01/11/2017 | Press release | Distributed by Public on 01/11/2017 16:08
January 11, 2017
Washington, D.C. -- Today Reps. Dina Titus (NV-1), Ruben Kihuen (NV-4), and Jacky Rosen (NV-3) introduced the Nuclear Waste Informed Consent Act in the U.S. House. Sens. Dean Heller and Catherine Cortez-Masto introduced companion legislation in the U.S. Senate. The legislation allows the Nuclear Regulatory Commission to authorize construction of a nuclear waste repository only if the Secretary of Energy has secured written consent from the governor of the host state, affected units of local government, and affected Indian tribes. A copy of the bill is attached.
'Today we send a clear message to the next administration and those in Congress who have long-championed the Yucca Mountain project that the State of Nevada remains opposed to nuclear waste storage within our borders,' Rep. Titus said. 'No state or community should have a nuclear waste dump forced upon them. This bipartisan, bicameral, commonsense legislation gives voice to those most affected while creating a process to address the nation's nuclear waste concerns.'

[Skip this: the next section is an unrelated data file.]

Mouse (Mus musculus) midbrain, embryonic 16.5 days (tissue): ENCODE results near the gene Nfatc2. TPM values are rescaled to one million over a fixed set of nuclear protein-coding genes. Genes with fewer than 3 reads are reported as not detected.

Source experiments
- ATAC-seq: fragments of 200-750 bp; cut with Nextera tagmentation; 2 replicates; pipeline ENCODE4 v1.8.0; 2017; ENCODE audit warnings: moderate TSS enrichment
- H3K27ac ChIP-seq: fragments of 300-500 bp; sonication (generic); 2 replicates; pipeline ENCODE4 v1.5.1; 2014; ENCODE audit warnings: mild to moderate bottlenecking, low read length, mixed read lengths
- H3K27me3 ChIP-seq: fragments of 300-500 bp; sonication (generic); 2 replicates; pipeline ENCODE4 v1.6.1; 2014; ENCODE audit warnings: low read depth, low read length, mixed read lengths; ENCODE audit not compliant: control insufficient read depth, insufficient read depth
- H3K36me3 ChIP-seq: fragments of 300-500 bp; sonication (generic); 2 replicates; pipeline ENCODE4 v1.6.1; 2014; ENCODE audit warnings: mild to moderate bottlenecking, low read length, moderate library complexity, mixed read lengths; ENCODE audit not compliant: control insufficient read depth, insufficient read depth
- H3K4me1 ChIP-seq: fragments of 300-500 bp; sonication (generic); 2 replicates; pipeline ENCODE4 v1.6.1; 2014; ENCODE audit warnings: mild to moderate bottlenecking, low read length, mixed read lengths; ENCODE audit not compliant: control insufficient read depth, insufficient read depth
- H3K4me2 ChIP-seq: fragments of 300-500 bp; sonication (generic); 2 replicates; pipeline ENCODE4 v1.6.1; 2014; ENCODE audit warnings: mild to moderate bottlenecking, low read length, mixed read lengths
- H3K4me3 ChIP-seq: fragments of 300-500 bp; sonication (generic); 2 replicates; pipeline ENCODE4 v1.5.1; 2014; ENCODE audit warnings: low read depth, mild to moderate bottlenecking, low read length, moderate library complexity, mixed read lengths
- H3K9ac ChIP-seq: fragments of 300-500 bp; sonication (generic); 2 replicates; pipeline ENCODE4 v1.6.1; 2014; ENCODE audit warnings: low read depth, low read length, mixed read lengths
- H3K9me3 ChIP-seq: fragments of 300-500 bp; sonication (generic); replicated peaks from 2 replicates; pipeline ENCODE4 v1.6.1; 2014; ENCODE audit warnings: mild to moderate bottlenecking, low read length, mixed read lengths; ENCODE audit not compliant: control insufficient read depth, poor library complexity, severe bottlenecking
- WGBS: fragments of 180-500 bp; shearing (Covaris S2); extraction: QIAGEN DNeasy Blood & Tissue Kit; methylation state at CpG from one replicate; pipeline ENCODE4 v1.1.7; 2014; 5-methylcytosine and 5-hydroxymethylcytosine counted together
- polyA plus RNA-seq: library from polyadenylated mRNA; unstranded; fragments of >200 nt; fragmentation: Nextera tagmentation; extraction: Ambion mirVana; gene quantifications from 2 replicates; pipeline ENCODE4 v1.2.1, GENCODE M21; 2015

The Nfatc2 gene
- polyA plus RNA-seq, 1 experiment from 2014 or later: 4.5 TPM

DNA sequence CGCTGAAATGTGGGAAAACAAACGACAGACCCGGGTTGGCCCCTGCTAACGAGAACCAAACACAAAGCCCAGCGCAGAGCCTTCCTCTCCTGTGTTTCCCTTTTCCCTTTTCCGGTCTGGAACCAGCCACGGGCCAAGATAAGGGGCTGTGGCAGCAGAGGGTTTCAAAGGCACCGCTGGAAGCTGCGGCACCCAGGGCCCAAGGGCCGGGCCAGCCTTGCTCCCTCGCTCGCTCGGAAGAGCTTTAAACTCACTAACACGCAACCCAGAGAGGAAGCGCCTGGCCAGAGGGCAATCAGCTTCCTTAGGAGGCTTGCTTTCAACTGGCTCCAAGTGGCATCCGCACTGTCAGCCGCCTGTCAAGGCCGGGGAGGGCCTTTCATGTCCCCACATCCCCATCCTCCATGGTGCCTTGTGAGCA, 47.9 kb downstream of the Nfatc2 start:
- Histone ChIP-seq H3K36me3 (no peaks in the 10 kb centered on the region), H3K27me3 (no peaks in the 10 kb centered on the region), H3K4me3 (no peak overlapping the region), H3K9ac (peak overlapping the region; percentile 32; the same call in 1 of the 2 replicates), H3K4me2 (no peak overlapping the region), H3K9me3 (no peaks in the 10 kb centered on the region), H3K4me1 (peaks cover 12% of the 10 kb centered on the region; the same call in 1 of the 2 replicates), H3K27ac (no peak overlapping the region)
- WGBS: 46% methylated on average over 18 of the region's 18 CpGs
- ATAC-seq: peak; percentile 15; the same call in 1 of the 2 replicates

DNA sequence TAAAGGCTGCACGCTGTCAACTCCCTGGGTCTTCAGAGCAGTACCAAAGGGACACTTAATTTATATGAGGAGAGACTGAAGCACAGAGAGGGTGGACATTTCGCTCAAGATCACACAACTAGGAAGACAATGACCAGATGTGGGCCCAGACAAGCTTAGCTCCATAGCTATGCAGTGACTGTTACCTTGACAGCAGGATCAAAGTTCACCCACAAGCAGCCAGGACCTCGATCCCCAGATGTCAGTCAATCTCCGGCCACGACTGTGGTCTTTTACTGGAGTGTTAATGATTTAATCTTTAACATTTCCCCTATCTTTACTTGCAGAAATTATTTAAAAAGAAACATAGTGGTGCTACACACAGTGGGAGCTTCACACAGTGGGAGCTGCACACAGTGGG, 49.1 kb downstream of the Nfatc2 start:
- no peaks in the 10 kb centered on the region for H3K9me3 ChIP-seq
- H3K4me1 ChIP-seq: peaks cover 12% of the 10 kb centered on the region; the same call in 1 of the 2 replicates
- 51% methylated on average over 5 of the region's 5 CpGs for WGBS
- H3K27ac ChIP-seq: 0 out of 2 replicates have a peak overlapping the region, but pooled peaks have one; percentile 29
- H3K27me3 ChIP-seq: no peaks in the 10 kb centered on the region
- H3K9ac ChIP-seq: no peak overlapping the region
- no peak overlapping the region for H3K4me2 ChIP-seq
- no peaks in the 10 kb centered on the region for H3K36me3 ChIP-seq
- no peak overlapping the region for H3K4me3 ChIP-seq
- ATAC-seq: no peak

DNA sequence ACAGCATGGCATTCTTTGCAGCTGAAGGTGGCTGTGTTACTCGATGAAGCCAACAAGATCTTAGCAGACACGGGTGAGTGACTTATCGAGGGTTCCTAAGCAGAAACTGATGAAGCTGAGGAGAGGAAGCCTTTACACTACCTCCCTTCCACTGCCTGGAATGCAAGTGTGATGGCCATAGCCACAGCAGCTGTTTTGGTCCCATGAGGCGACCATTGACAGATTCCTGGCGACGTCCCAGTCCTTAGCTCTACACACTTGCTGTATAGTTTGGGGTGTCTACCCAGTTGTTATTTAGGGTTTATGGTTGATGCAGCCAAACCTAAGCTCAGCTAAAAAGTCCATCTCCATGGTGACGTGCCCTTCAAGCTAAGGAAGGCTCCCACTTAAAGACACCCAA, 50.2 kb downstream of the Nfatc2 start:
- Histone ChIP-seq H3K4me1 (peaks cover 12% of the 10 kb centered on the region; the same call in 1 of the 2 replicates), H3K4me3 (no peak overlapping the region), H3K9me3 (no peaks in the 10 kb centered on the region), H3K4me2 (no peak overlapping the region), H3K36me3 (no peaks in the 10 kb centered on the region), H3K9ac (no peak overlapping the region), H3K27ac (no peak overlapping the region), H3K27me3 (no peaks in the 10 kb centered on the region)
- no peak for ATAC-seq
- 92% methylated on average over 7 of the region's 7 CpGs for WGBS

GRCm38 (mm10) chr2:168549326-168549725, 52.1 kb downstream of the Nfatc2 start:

The Nuclear Waste Informed Consent Act, also introduced by Rep. Titus and Sen. Heller in the 114th Congress, is consistent with recommendations made by the Blue Ribbon Commission on America's Nuclear Future, stating that: 'We believe a good gauge of consent would be the willingness of affected units of government-the host states, tribes, and local communities - to enter into legally binding agreements with the facility operator, where these agreements enable states, tribes, and communities to have confidence that they can protect the interests of their citizens.' Additionally, it is consistent with the approach taken in bipartisan draft legislation circulated in the 113th Congress by the Senate Energy and Natural Resources Committee which provided for a consent-based process for siting a future nuclear waste repository and interim storage facilities.